Will the Supreme Court Force the Baker to Bake a Cake?
In late June the Supreme Court issued a religious freedom ruling that took many by surprise. The case involved Trinity Lutheran School and the state of Missouri. The school applied for a state reimbursement grant for their playground. The state denied the school, citing the establishment clause to the Constitution. The state said that it would not “support religion” by awarding the grant to the school because it is owned and operated by a church. The school responded that the school is not open only to church members and that many of their students are not members of the church. The school also said that the playground is open to the community and not open solely during school hours. The state continued to deny the school the grant.
The school then enlisted the help of Alliance Defending Freedom in bringing a religious discrimination case against the state. The case made its way to the Supreme Court where, in what some call a surprise ruling, the court ruled in favor of the school.
The Supreme Court’s 7-2 ruling is important for several reasons. But, it must be noted that while the addition of Justice Neil Gorsuch was welcomed in this case, it appears that the court would have sided with the school without the vote of Gorsuch. Only justices Ruth Bader-Ginsburg and Sonya Sotomayor ruled against the school. This means justices Steven Breyer, Elena Kagan, and Anthony Kennedy sided with the conservative justices in ruling in favor of the school. That’s important.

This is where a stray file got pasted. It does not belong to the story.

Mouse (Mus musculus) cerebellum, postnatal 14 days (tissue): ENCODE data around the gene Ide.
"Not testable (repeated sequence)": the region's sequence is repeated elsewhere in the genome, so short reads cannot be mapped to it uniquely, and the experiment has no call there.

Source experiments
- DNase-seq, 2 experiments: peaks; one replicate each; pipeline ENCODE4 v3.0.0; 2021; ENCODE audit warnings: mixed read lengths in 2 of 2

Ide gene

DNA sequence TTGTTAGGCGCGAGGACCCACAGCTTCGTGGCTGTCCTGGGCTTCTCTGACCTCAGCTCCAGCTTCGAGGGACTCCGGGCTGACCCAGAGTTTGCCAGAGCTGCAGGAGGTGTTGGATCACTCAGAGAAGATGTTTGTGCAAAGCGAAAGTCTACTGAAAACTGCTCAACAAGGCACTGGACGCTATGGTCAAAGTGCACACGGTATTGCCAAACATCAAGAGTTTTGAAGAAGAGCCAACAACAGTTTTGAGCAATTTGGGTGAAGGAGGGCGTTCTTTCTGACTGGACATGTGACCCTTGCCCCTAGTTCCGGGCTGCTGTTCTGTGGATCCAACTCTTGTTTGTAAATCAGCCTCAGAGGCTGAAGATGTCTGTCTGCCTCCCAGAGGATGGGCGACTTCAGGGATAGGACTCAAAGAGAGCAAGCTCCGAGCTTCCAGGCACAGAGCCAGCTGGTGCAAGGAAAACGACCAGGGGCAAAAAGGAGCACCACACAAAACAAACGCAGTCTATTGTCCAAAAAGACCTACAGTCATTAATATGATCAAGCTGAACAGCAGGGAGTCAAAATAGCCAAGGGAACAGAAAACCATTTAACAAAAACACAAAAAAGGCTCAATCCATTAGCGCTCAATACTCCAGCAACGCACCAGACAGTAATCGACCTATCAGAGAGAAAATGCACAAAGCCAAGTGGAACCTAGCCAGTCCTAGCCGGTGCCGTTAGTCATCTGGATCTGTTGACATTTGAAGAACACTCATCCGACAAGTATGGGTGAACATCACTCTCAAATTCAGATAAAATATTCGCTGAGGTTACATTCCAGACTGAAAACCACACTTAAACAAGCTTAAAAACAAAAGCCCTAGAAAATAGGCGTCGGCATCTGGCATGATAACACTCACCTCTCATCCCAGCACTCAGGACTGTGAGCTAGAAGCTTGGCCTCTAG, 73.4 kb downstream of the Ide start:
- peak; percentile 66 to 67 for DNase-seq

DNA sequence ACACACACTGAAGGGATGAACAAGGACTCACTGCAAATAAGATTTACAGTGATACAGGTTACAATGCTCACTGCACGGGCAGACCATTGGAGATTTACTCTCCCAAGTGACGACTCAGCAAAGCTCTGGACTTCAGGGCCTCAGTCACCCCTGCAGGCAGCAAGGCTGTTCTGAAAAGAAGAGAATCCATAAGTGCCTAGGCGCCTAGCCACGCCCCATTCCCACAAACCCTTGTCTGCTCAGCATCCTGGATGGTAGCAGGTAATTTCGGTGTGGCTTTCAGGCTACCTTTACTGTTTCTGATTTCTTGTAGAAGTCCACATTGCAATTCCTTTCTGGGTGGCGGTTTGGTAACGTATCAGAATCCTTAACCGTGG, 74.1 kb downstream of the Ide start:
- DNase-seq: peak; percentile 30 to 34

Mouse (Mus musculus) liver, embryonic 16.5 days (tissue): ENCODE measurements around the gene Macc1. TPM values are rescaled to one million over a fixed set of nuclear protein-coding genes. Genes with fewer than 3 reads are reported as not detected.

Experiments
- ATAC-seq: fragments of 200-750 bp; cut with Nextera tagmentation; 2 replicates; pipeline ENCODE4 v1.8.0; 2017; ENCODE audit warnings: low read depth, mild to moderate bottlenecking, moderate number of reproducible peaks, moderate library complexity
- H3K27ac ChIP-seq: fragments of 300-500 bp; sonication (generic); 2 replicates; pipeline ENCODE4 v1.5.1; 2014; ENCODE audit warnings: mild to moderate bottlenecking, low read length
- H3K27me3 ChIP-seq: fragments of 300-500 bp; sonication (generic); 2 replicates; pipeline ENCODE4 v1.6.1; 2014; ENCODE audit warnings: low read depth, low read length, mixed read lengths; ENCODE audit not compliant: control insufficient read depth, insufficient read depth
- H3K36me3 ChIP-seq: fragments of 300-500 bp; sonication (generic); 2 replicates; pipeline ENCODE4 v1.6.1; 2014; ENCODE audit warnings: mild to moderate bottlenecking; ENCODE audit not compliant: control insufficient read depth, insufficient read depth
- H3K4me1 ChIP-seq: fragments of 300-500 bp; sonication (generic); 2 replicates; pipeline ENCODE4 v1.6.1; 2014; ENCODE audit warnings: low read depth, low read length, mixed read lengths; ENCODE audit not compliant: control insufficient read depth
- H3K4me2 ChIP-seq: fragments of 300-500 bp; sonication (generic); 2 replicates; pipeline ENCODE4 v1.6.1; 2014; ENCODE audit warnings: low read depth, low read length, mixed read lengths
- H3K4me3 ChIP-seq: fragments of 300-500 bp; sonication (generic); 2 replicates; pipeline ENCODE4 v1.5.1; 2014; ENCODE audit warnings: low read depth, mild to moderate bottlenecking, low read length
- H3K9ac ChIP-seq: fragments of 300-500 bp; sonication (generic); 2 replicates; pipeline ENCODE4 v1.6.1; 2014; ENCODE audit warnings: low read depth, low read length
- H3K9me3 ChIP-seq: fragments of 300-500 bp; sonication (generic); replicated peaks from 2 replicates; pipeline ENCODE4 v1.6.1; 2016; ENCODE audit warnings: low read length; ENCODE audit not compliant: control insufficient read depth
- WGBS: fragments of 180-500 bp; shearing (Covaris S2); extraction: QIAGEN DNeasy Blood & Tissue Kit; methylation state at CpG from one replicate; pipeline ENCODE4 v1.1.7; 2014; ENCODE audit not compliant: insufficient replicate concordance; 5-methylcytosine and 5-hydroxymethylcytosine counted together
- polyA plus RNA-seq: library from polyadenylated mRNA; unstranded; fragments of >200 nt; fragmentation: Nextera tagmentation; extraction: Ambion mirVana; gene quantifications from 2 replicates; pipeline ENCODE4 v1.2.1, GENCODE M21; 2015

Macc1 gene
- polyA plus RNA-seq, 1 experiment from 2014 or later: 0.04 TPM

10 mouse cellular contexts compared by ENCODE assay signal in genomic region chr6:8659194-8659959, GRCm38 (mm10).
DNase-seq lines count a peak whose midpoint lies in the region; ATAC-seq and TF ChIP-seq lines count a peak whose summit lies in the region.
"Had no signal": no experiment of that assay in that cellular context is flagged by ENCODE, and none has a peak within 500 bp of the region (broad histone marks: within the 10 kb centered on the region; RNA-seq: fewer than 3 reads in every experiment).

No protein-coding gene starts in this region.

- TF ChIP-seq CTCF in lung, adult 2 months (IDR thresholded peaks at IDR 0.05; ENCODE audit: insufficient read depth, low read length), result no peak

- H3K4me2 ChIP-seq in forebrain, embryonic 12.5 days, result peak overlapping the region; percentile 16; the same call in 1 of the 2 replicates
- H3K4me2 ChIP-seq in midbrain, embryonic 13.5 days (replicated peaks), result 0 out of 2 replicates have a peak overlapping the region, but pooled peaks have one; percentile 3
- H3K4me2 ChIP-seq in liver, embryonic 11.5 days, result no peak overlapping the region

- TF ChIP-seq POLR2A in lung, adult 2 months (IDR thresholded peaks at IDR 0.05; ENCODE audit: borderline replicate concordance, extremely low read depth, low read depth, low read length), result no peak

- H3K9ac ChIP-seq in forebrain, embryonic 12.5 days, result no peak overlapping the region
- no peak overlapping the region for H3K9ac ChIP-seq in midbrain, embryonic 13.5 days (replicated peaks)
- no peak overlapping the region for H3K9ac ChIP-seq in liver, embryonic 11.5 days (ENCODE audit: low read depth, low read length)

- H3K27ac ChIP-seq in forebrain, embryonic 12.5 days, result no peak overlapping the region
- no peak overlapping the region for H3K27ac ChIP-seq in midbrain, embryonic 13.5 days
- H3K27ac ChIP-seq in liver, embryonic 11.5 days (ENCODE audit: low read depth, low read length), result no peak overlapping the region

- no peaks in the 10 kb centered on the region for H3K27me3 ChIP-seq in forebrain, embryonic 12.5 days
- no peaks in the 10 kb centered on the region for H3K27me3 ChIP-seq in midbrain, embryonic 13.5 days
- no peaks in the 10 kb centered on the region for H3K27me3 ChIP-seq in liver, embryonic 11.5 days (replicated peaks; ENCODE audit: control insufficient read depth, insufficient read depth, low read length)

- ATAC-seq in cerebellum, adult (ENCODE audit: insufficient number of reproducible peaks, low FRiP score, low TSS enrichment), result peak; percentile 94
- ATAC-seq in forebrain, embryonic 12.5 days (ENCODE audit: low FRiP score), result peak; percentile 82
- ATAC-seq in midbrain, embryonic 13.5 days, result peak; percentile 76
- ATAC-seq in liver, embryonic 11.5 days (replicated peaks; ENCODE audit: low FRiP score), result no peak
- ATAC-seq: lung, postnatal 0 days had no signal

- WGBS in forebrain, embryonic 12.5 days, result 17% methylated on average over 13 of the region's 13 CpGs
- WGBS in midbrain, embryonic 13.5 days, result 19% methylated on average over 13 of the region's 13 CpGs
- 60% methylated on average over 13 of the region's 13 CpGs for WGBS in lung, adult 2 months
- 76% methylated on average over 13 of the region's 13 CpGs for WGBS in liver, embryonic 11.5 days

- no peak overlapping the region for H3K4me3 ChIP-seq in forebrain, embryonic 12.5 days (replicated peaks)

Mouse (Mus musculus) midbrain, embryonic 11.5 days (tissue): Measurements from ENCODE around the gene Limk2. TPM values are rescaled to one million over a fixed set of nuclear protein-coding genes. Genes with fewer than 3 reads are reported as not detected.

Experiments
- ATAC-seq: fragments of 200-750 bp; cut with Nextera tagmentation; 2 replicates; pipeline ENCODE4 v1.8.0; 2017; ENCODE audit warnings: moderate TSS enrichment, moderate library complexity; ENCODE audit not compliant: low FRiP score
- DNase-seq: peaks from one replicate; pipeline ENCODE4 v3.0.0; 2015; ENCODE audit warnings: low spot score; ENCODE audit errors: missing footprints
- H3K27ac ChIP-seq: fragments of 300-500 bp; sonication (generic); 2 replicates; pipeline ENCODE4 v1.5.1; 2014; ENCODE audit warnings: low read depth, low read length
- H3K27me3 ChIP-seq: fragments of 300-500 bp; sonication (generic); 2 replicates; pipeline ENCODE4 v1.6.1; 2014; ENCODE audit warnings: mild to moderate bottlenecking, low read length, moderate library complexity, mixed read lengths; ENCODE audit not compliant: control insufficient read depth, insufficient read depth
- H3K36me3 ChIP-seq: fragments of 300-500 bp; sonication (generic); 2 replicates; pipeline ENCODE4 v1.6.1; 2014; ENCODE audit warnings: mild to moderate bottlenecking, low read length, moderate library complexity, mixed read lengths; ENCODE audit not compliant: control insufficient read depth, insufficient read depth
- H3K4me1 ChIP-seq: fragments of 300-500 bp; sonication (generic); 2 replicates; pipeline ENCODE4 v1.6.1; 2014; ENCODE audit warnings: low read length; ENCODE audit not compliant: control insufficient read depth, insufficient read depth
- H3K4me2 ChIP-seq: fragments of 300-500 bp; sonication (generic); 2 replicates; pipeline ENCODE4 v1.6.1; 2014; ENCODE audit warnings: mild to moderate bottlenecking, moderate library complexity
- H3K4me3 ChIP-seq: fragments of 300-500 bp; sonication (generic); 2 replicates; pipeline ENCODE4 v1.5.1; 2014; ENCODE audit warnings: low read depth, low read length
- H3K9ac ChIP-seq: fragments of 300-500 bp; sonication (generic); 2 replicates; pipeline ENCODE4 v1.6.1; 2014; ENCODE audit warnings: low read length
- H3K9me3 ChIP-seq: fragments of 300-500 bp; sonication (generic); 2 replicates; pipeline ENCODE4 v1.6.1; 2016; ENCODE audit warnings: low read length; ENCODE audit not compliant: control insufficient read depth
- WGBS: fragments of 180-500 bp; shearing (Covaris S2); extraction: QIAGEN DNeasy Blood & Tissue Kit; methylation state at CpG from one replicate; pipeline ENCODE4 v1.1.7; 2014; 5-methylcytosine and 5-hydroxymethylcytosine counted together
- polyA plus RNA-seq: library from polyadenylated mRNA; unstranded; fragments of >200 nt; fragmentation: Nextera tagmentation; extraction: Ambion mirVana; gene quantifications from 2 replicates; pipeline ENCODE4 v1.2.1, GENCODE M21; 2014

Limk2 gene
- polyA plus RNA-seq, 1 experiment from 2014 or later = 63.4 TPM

In the majority opinion, Chief Justice John Roberts wrote:
“The express discrimination against religious exercise here is not the denial of a grant, but rather the refusal to allow the Church—solely because it is a church—to compete with secular organizations for a grant. In this case, there is no dispute that Trinity Lutheran is put to the choice between being a church and receiving a government benefit. The rule is simple: No churches need apply.”
Many religious freedom advocates will see this as the correct understanding of the how the law should be applied when it comes to the state giving out grants. Others will no doubt see this as a violation of the oft-cited “separation of church and state,” a phrase never found in the Constitution or the Bill of Rights.
Commenting on the ruling, a post at the Alliance Defending Freedom website said:
“Practically speaking, this decision means that the State of Missouri cannot exclude religious organizations and individuals from generally available public benefits simply because of their beliefs. If the government is permitted to do that, then what would keep it from denying public services like police and fire protection to churches or other religious nonprofits?”
The key takeaway here, for me, is that a school serving its community (not just the members of a church) should be eligible for grants just like any other school. While public schools are supported by tax dollars, private schools are supported by tuition; while those families also pay taxes that support the local public schools. The playground is a public playground open to the community. For this reason, among others, there is no legitimate reason to deny the school grant money. I think the Supreme Court got this one right.